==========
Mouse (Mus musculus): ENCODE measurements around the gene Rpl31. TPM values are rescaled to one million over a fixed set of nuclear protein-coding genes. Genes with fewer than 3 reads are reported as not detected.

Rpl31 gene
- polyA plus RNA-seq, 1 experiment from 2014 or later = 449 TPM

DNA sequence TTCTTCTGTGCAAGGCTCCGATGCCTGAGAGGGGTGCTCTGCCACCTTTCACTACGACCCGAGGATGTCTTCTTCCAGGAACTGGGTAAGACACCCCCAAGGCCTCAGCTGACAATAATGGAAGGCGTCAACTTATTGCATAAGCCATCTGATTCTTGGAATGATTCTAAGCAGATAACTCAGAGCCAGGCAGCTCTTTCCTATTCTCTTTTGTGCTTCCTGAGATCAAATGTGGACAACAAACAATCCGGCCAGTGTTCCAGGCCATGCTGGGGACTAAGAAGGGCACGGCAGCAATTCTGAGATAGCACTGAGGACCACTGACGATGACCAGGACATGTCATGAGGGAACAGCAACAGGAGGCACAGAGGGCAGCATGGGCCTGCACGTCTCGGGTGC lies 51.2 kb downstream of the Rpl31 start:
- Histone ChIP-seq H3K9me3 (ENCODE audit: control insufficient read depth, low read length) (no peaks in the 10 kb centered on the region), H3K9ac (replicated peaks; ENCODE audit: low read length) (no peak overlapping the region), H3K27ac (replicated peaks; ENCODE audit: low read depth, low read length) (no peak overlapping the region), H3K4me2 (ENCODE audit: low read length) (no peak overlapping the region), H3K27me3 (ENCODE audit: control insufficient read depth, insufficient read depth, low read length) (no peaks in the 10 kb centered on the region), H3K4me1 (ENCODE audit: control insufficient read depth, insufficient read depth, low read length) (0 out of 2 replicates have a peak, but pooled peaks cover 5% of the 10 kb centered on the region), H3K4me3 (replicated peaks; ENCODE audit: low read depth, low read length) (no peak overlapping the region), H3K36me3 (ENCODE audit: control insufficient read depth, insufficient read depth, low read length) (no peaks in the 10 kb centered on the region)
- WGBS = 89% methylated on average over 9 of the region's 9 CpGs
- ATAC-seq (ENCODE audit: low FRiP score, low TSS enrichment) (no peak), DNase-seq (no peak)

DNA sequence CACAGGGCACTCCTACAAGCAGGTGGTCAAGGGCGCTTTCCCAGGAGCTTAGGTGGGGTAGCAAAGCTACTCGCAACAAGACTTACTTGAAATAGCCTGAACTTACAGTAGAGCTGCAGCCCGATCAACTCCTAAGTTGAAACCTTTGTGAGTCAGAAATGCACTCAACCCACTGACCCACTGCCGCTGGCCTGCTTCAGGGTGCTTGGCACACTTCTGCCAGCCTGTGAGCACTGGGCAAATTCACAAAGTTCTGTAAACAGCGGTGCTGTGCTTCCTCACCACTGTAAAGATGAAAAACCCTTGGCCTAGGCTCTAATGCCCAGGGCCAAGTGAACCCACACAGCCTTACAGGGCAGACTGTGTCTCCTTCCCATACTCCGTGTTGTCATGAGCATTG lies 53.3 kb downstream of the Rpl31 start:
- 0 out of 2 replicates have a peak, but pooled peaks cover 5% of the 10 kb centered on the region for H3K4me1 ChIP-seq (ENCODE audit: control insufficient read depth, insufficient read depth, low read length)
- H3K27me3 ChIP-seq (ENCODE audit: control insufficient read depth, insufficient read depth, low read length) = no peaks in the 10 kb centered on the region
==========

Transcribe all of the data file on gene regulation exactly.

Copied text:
Mouse (Mus musculus): ENCODE measurements around the gene Rpl31. TPM values are rescaled to one million over a fixed set of nuclear protein-coding genes. Genes with fewer than 3 reads are reported as not detected.

Rpl31 gene
- polyA plus RNA-seq, 1 experiment from 2014 or later = 449 TPM

DNA sequence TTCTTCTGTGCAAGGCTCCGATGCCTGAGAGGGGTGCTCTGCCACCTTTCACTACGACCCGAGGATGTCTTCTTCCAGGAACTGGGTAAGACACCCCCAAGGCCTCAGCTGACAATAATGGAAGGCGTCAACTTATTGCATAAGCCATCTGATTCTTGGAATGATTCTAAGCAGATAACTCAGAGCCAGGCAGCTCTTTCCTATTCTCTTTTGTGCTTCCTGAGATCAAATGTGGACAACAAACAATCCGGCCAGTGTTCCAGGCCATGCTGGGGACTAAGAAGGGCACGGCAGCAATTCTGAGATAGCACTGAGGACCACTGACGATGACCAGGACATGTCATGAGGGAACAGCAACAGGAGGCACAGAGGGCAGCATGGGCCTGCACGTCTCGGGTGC lies 51.2 kb downstream of the Rpl31 start:
- Histone ChIP-seq H3K9me3 (ENCODE audit: control insufficient read depth, low read length) (no peaks in the 10 kb centered on the region), H3K9ac (replicated peaks; ENCODE audit: low read length) (no peak overlapping the region), H3K27ac (replicated peaks; ENCODE audit: low read depth, low read length) (no peak overlapping the region), H3K4me2 (ENCODE audit: low read length) (no peak overlapping the region), H3K27me3 (ENCODE audit: control insufficient read depth, insufficient read depth, low read length) (no peaks in the 10 kb centered on the region), H3K4me1 (ENCODE audit: control insufficient read depth, insufficient read depth, low read length) (0 out of 2 replicates have a peak, but pooled peaks cover 5% of the 10 kb centered on the region), H3K4me3 (replicated peaks; ENCODE audit: low read depth, low read length) (no peak overlapping the region), H3K36me3 (ENCODE audit: control insufficient read depth, insufficient read depth, low read length) (no peaks in the 10 kb centered on the region)
- WGBS = 89% methylated on average over 9 of the region's 9 CpGs
- ATAC-seq (ENCODE audit: low FRiP score, low TSS enrichment) (no peak), DNase-seq (no peak)

DNA sequence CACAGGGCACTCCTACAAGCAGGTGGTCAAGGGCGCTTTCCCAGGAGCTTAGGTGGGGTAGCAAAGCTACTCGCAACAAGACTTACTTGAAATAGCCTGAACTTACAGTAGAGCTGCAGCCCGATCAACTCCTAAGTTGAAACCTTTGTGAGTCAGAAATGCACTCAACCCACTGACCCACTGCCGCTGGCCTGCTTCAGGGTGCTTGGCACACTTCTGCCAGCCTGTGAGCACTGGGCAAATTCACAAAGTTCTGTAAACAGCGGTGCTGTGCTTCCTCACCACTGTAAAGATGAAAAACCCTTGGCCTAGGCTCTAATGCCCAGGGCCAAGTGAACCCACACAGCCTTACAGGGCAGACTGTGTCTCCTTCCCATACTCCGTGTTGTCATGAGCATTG lies 53.3 kb downstream of the Rpl31 start:
- 0 out of 2 replicates have a peak, but pooled peaks cover 5% of the 10 kb centered on the region for H3K4me1 ChIP-seq (ENCODE audit: control insufficient read depth, insufficient read depth, low read length)
- H3K27me3 ChIP-seq (ENCODE audit: control insufficient read depth, insufficient read depth, low read length) = no peaks in the 10 kb centered on the region